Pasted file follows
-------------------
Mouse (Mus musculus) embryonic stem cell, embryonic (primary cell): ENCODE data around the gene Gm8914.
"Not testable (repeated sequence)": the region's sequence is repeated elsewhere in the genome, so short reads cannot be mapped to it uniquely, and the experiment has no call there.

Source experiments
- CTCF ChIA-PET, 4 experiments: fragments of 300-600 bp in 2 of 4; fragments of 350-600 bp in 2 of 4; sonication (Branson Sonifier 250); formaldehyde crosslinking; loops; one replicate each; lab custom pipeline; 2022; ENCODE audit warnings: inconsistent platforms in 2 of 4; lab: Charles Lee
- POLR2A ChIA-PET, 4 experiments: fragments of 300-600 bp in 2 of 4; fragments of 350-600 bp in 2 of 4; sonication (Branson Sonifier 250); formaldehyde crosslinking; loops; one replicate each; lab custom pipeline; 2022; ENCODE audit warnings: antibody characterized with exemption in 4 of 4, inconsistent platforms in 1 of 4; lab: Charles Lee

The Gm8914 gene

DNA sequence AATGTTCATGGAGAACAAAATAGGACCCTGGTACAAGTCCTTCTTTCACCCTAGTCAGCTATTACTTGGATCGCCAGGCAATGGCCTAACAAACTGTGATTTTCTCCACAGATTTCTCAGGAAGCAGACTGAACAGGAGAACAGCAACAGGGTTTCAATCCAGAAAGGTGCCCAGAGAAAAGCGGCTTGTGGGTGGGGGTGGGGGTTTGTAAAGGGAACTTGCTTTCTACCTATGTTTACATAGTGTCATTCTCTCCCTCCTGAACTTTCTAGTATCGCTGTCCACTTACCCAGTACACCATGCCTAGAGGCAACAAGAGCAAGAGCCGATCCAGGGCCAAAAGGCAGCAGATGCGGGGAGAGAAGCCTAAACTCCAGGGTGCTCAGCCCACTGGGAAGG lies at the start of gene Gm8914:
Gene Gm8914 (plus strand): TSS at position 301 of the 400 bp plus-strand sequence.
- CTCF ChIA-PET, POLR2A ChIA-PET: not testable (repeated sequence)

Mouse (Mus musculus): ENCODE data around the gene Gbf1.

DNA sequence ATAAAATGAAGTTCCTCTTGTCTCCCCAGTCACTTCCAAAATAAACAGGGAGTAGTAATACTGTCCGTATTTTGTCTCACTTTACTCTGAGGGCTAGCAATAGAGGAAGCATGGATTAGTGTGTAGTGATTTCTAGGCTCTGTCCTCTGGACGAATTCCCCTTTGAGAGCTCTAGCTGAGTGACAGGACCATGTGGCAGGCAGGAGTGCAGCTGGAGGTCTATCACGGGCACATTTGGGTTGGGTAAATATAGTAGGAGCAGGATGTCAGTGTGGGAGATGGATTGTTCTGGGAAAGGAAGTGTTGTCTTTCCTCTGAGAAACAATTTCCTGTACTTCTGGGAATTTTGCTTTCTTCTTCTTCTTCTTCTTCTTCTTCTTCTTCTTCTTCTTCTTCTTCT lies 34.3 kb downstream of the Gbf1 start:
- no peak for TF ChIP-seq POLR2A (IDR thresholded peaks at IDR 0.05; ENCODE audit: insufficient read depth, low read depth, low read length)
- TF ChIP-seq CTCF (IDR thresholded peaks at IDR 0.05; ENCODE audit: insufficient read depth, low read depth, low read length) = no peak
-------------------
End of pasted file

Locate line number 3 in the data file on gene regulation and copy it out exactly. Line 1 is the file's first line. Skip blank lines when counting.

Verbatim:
Source experiments